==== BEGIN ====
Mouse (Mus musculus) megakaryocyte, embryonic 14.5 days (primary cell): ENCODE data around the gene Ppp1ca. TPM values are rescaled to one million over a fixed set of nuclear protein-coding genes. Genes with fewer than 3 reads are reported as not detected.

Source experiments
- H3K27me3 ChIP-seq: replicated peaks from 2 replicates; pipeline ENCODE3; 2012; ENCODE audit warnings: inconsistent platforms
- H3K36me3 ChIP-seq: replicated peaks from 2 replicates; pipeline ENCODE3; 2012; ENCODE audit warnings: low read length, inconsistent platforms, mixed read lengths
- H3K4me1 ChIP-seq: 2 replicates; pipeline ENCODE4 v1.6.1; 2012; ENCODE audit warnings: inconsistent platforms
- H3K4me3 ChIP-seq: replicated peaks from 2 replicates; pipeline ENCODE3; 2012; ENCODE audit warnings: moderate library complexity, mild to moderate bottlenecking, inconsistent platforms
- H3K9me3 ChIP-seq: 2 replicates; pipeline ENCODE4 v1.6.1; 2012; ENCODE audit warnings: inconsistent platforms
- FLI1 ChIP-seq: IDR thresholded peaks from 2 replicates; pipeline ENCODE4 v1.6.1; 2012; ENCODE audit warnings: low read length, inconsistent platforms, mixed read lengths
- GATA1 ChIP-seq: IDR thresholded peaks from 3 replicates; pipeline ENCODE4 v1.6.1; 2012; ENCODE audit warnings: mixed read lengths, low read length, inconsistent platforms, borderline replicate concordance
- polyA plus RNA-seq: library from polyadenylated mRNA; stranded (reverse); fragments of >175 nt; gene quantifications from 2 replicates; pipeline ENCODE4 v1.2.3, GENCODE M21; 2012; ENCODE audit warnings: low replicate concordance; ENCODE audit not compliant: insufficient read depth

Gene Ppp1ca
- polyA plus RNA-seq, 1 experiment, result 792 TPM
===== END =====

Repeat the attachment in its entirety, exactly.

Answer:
Mouse (Mus musculus) megakaryocyte, embryonic 14.5 days (primary cell): ENCODE data around the gene Ppp1ca. TPM values are rescaled to one million over a fixed set of nuclear protein-coding genes. Genes with fewer than 3 reads are reported as not detected.

Source experiments
- H3K27me3 ChIP-seq: replicated peaks from 2 replicates; pipeline ENCODE3; 2012; ENCODE audit warnings: inconsistent platforms
- H3K36me3 ChIP-seq: replicated peaks from 2 replicates; pipeline ENCODE3; 2012; ENCODE audit warnings: low read length, inconsistent platforms, mixed read lengths
- H3K4me1 ChIP-seq: 2 replicates; pipeline ENCODE4 v1.6.1; 2012; ENCODE audit warnings: inconsistent platforms
- H3K4me3 ChIP-seq: replicated peaks from 2 replicates; pipeline ENCODE3; 2012; ENCODE audit warnings: moderate library complexity, mild to moderate bottlenecking, inconsistent platforms
- H3K9me3 ChIP-seq: 2 replicates; pipeline ENCODE4 v1.6.1; 2012; ENCODE audit warnings: inconsistent platforms
- FLI1 ChIP-seq: IDR thresholded peaks from 2 replicates; pipeline ENCODE4 v1.6.1; 2012; ENCODE audit warnings: low read length, inconsistent platforms, mixed read lengths
- GATA1 ChIP-seq: IDR thresholded peaks from 3 replicates; pipeline ENCODE4 v1.6.1; 2012; ENCODE audit warnings: mixed read lengths, low read length, inconsistent platforms, borderline replicate concordance
- polyA plus RNA-seq: library from polyadenylated mRNA; stranded (reverse); fragments of >175 nt; gene quantifications from 2 replicates; pipeline ENCODE4 v1.2.3, GENCODE M21; 2012; ENCODE audit warnings: low replicate concordance; ENCODE audit not compliant: insufficient read depth

Gene Ppp1ca
- polyA plus RNA-seq, 1 experiment, result 792 TPM